Sunday, September 28, 2008

The first review

by Karen Collum

Nemesis Train is a complex, multi-faceted and understated novel by Australian author, Nathan Brown. It enters the territory of literary fiction, yet still retains an authenticity that would appeal en masse. Quirky, left of centre and at times almost random, Nemesis Train teeters on the edge; there were moments when I was close to abandoning my journey with the wanderer, the clerk, the veteran, the musician, the child, the driver and Jed. The intricacy of the characters and their seemingly unrelatedness took me into the realms of frustration; the descriptions of the mundane left me puzzled and at times, unfulfilled; but it also kept me reading to the very end.

The literary devices Nathan employs are well suited to the atmosphere he creates. A variation in point of view is refreshing. The intimate and relaxed first person interludes provided a sense of relief and allowed my mind to rest momentarily before I was immersed once again into the detached, unemotional, observer third-person mode he does so well. There are some playful word choices—gems hidden among the ordinariness of the lives portrayed—that are still resounding with me long after the last page was read. The sparsely placed repetitive phrases helped me maintain a sense of continuity, even though I had no idea where I was headed for the vast majority of the book.

Perhaps one of the most impressive aspects of Nemesis Train is Nathan’s dignified treatment of the major theme—that of wanting to make a difference in the world. There are some humorous moments in Jed’s noble quest to change the world, and we are reminded that not everyone needs or indeed wants to be rescued. There is no preaching, no induction of guilt. And it is clear that there is no magic bullet.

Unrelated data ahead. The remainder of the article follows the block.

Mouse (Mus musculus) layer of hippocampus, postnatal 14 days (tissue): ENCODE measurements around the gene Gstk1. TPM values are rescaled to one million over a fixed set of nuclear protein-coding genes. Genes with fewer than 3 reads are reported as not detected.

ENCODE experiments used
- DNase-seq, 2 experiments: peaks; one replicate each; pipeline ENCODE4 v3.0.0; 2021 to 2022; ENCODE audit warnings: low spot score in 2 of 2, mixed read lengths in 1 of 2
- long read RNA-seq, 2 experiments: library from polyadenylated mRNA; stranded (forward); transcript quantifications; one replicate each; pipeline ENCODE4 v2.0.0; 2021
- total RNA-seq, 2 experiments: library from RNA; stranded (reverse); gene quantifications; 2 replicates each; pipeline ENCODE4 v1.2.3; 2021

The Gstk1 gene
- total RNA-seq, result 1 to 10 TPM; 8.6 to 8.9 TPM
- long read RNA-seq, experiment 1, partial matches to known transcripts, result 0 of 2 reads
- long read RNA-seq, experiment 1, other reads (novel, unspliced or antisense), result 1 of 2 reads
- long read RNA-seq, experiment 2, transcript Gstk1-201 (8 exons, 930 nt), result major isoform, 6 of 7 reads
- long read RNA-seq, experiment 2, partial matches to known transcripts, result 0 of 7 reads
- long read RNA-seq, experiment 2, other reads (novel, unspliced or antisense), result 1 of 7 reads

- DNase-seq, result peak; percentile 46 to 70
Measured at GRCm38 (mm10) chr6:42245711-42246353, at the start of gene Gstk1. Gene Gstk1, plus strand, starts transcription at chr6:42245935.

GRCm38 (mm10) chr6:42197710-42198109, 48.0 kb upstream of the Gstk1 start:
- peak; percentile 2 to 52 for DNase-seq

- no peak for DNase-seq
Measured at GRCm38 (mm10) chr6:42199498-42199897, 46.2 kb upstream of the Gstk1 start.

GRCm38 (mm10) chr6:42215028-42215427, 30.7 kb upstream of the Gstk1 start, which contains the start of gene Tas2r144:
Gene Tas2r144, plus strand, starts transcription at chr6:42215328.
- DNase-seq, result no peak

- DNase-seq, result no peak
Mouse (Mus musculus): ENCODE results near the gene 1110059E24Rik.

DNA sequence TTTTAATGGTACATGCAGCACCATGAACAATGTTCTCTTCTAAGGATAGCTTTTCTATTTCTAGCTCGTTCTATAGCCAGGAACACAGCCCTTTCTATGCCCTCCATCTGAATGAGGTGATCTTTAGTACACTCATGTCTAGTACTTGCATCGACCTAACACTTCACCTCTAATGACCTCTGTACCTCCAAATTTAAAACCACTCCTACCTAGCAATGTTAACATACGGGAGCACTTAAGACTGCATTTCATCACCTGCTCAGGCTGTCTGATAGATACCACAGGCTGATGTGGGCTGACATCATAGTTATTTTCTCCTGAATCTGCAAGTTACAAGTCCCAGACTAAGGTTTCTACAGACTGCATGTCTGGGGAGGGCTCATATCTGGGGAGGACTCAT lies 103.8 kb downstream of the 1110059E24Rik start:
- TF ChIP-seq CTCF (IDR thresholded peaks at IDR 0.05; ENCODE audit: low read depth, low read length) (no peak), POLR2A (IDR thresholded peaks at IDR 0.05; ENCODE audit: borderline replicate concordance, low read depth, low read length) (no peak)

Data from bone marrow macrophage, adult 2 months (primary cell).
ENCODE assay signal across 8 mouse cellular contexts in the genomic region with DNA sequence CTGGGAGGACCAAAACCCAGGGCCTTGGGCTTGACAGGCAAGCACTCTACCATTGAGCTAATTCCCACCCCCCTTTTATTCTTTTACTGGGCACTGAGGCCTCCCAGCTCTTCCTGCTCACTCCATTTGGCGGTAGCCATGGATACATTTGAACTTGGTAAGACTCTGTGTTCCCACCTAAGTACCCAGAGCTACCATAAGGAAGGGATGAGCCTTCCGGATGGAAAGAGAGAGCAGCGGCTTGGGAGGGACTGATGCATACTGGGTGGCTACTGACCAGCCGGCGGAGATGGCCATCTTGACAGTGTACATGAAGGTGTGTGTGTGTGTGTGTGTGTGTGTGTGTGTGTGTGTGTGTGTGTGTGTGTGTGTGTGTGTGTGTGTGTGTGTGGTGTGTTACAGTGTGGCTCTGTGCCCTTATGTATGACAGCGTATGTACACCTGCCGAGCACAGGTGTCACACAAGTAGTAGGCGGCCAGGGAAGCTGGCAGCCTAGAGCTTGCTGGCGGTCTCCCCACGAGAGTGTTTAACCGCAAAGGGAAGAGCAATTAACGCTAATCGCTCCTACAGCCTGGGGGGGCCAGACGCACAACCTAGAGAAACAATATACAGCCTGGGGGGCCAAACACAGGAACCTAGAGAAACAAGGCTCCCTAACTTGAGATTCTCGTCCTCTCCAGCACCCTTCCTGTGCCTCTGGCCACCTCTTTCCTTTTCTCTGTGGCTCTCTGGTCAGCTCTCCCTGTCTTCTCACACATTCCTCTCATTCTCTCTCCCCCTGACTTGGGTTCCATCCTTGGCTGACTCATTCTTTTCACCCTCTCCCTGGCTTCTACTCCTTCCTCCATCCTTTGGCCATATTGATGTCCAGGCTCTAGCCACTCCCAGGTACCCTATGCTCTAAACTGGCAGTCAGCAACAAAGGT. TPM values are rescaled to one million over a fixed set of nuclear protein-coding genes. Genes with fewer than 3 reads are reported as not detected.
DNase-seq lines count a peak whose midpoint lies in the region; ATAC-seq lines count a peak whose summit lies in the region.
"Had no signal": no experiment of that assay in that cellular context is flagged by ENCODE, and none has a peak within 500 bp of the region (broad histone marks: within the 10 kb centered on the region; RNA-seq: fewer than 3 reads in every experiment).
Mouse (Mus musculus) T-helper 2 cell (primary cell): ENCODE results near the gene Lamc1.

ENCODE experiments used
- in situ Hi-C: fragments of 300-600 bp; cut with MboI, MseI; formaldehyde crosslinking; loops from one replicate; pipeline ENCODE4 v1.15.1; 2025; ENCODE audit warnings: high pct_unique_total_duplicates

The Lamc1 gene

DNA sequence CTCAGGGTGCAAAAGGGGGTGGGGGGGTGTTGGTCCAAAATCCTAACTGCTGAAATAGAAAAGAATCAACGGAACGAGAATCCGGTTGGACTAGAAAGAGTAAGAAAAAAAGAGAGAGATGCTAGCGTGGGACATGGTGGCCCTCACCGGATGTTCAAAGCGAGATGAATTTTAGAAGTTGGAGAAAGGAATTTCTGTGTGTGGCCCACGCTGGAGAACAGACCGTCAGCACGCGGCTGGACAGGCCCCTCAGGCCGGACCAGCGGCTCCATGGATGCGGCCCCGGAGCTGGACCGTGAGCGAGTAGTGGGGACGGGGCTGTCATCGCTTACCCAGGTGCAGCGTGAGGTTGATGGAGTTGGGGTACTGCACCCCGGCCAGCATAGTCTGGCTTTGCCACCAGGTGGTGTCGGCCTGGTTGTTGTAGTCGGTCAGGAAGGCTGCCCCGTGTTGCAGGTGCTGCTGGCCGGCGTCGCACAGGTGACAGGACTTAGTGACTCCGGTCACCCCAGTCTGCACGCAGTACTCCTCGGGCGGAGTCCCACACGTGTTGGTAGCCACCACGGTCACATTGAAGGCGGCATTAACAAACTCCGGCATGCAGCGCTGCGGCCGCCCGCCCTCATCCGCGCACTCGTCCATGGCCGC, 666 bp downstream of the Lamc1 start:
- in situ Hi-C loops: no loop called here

The crowning glory of Nemesis Train is the ending. After ploughing through the quagmire of intricate details of unexceptional characters, the ending for me was a masterpiece. It was truly unexpected. That in itself is remarkable. True to form, Nathan manages to weave the subtle threads into a recognisable portrait that is profound because of its simplicity. There are no bells and whistles, no neat bow tied around an awkward situation. Just an acknowledgement of the way life is.

Nemesis Train is not an easy read. I didn’t totally abandon myself or throw caution to the wind. It was, however, a refreshing and intelligent one that required commitment, intentional thought and a dose of perseverance. But my effort was more than rewarded. It really is worth a read—and for me, even a re-read.

For more, see a more personal review at The Unutterable Phrase.

Friday, September 19, 2008

It exists

After more than 10 years with this book as a work-in-progress (I might tell some of that story another time), it exists.

We had an "opening ceremony" yesterday afternoon—opening the boxes, that is—and there it was.

It was a moment of celebration—and self-doubt.

Tuesday, September 2, 2008

The back cover blurb

Tragedy often happens, unnoticed and unexplained, within seemingly-ordinary city life. Add a day of frustrations to a lifetime of guilt—and so much might be lost in one despairing act.

But there are also people like Jed Hill, a university student with a burden to “change the world,” although not sure what that might mean. Yet his ill-conceived attempts at “making a difference” move toward an unexpected encounter that will change more than one life.

Nemesis Train is a web of characters and events, in which ordinary moments can lead to dramatically different possibilities.